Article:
You could be excused for having missed the fact that NATO is in the process of updating its nuclear strategy, including substantial and significant steps. These include technologically more ambitious weapons that can be used more easily. This is the implementation of a decision made at the NATO Warsaw Summit in 2016 to revise nuclear strategy. In order to follow what’s going on, you have to dig deep on the internet. While this is a little easier because of Covid-19, as a lot more is happening online and NATO is just a little bit more transparent that before the pandemic, it is still difficult because NATO discussions are still shrouded in secrecy. Read more…

Remembering the victims of the atomic bombings 75 years ago

July 15, 2020

Joint IPPNW/IPB Statement on the 75th Anniversary of the bombings of Hiroshima and Nagasaki 

Invitation to August 9 special worldwide screening

of “The Vow From Hiroshima” 

As we recall the unprecedented horrors that the citizens of Hiroshima and Nagasaki experienced on August 6 and 9, 1945, we reaffirm the determination of our organizations to ensure that nuclear weapons are never used again. 

In just two days, the two primitive atomic bombs dropped over Japan killed a quarter of a million women, children and men. Yet from the atomic ruins, an unwavering resolve has survived to bear witness to the personal human tragedy. For 75 years, the Hibakusha have spoken out as the voice of experience and hope for the urgent imperative of eliminating all nuclear weapons. Read more…

Humanity is an endangered species. Can we do what it takes to save ourselves?

July 14, 2020

Have you noticed recently that things are collapsing?

Sure, the rightwing, nationalist rulers of many countries never stop telling us that they have made their nations “great” again.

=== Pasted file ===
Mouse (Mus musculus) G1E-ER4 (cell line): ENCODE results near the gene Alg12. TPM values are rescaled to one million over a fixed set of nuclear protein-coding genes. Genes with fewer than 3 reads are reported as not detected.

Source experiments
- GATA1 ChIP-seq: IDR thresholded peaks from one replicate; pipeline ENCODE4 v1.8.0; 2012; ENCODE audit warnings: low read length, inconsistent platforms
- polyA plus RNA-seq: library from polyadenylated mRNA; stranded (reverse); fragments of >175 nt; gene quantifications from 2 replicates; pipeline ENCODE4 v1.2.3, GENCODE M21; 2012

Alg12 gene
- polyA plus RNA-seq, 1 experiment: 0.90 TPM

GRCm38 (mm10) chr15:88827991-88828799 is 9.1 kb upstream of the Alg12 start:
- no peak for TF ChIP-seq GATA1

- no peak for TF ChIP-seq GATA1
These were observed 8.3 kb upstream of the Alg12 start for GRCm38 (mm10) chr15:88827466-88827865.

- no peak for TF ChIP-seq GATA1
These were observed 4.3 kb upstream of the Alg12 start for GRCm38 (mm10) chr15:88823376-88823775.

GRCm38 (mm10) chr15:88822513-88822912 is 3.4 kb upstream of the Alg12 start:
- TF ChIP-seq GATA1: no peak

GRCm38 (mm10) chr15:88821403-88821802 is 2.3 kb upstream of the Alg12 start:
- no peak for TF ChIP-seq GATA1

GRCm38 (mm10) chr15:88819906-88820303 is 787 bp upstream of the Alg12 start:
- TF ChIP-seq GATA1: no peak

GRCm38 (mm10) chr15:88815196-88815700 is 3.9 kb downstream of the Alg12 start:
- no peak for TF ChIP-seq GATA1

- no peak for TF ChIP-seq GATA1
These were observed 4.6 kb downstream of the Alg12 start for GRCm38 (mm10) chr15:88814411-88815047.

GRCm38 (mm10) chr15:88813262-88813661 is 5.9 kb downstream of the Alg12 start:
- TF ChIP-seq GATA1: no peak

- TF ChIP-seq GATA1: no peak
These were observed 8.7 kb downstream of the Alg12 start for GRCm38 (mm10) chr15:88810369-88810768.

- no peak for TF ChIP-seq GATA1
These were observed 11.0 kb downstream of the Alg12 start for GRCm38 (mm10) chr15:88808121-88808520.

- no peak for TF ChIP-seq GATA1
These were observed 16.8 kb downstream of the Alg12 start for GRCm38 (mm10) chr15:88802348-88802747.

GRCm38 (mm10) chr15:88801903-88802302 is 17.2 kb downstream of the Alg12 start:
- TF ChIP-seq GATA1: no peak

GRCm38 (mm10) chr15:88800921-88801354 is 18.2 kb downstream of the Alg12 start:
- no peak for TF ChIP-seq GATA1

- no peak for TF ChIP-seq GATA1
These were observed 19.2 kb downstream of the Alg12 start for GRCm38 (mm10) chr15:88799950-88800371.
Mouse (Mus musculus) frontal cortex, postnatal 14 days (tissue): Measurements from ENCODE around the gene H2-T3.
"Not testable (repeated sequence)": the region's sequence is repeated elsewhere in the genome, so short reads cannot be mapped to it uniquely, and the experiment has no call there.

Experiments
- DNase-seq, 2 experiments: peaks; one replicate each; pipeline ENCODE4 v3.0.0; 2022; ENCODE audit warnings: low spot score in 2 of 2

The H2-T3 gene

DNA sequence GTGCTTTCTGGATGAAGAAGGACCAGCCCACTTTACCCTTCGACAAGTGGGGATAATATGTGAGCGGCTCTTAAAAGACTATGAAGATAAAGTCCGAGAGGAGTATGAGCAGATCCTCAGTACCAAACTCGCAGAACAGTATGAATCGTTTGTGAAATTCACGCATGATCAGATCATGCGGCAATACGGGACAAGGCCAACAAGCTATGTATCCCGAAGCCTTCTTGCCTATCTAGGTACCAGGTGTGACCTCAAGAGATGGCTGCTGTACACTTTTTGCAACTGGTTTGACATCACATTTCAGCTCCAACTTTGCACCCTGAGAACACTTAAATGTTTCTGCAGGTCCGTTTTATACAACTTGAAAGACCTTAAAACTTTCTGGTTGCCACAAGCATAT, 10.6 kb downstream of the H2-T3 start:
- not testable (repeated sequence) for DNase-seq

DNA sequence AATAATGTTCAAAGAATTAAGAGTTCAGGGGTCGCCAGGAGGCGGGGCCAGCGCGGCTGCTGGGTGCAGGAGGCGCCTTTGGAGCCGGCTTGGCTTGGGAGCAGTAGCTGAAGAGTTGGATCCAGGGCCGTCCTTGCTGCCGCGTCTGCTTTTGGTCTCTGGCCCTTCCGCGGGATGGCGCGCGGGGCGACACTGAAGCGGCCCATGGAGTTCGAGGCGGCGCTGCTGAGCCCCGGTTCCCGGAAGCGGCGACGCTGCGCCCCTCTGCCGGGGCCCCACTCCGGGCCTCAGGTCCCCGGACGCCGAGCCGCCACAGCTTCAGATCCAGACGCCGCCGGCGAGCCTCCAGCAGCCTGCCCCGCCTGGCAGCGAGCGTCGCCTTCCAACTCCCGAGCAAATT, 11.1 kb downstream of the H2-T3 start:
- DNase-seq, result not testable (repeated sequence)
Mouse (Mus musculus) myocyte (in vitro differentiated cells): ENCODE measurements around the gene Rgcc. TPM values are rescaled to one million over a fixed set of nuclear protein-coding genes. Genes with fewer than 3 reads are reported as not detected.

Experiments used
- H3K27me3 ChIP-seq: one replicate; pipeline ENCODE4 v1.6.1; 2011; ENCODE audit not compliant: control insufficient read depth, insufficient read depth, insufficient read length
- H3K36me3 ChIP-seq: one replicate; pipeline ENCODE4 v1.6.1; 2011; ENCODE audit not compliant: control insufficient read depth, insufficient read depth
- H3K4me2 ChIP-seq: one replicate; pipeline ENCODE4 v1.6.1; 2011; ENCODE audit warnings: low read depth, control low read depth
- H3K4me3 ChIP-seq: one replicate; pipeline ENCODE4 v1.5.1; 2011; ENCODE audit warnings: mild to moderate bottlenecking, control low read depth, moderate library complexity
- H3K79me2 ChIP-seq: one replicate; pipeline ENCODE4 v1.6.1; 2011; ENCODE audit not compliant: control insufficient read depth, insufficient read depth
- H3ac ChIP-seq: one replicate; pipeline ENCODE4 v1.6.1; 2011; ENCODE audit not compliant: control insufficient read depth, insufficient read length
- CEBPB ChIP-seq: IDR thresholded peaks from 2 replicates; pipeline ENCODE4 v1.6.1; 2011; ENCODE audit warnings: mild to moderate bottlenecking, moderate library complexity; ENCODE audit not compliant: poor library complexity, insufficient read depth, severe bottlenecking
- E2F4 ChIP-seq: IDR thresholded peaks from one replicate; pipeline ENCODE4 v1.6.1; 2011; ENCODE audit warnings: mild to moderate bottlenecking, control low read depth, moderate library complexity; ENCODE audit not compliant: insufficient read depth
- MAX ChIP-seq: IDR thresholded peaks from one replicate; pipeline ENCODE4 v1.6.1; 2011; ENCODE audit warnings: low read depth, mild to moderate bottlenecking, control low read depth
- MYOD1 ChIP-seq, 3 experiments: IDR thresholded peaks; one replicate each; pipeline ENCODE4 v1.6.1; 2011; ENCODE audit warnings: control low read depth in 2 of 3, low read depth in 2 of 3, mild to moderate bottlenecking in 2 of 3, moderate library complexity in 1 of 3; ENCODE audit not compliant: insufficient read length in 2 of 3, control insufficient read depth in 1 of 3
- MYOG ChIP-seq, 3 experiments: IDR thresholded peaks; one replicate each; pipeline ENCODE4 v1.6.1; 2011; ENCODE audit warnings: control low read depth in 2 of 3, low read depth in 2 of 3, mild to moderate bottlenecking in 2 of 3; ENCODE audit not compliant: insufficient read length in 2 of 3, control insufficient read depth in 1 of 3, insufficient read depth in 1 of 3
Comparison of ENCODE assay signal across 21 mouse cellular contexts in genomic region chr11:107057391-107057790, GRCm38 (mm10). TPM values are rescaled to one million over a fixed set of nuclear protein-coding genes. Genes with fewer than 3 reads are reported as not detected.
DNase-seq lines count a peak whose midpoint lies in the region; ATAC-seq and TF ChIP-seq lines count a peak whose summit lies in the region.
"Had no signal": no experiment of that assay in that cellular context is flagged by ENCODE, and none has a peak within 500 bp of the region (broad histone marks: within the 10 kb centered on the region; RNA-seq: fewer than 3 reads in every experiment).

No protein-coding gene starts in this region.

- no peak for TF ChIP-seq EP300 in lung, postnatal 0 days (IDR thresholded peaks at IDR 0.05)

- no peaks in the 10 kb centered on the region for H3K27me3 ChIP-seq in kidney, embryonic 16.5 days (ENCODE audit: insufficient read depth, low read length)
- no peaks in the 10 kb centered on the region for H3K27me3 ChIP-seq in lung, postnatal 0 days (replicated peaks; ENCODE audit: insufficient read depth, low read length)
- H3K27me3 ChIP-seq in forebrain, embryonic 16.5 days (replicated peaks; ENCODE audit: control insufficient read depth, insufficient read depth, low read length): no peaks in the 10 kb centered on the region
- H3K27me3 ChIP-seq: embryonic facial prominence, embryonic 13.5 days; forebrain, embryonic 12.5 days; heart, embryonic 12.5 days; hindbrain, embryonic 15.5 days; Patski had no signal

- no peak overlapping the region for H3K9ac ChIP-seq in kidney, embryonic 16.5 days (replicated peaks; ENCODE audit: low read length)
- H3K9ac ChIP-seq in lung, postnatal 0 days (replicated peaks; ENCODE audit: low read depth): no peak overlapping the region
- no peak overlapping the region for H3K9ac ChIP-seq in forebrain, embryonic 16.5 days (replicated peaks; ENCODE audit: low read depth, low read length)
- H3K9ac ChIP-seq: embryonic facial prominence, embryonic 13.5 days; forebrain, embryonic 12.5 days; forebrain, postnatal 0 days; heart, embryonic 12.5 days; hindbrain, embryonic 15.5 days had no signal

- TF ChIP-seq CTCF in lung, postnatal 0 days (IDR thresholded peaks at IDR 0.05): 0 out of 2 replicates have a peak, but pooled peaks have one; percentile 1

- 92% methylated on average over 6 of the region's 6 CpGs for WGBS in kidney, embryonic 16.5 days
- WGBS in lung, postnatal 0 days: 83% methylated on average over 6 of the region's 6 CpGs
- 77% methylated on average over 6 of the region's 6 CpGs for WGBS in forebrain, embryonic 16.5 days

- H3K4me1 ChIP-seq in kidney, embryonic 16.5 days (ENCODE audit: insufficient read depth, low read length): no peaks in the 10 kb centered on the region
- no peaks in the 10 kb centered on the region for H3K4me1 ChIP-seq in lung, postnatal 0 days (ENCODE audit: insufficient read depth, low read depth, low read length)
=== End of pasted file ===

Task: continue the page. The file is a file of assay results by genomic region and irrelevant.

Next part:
But we would have to be dislocated from reality not to notice that something is wrong―very wrong.  After all, the world is currently engulfed in a coronavirus pandemic that has already infected over 12.5 million people, taken over 550,000 lives, and created massive economic disruption.  And the pandemic is accelerating, while, according to scientists, new and more terrible diseases are in the offing. Read more…

Rethinking security: Nuclear sharing in Europe in the time of the COVID-19 pandemic

July 6, 2020

by Angelika Claussen

The global COVID-19 pandemic is making it clear that governments must rethink security. Our future challenges lie in establishing a good healthcare system in every country of our planet, in fighting climate change and in achieving the sustainable development goals defined by the United Nations. Read more…

Time to act on Dr King’s call to tackle evils of racism, economic exploitation, and war

June 19, 2020
Guest commentary

by Alice Slater

Dr Martin Luther King, Jr., speaking against the Vietnam War, St. Paul Campus, the University of Minnesota in St. Paul, April 27, 1967.

The Stockholm International Peace Research Institute (SIPRI) just issued its 2020 Yearbook, reporting on developments in armaments, disarmament, and international security. In light of the drumbeat of frightening news about growing hostility between the dominant nuclear-armed states vying for power, SIPRI describes a bleak outlook for arms control. It notes ongoing nuclear weapons modernization and new weapons development, space weaponization moving forward, without check or controls, and a disturbing increase in geopolitical tensions together with a rapid deterioration in practices and possibilities for cooperation and monitoring between the great powers.

All this is taking place against the background of a once in a hundred years global plague, and a rising tide of public revulsion against racism. Read more…

Let them eat weapons: Trump’s bizarre arms race

June 17, 2020

In late May of this year, President Donald Trump’s special envoy for arms control bragged before a Washington think tank that the US government was prepared to outspend Russia and China to win a new nuclear arms race.  “The president has made clear that we have a tried and true practice here,” he remarked.  “We know how to win these races and we know how to spend the adversary into oblivion.”

This comment was not out of line for a Trump administration official.  Indeed, back in December 2016, shortly after his election, Trump himself proclaimed that the United States would “greatly strengthen and expand” the US government’s nuclear weapons program, adding provocatively:  “Let it be an arms race.  We will outmatch them at every pass and outlast them all.”  In a fresh challenge to Russia and China, delivered in October 2018, Trump again extolled his decision to win the nuclear arms race, explaining: “We have more money than anybody else, by far.” Read more…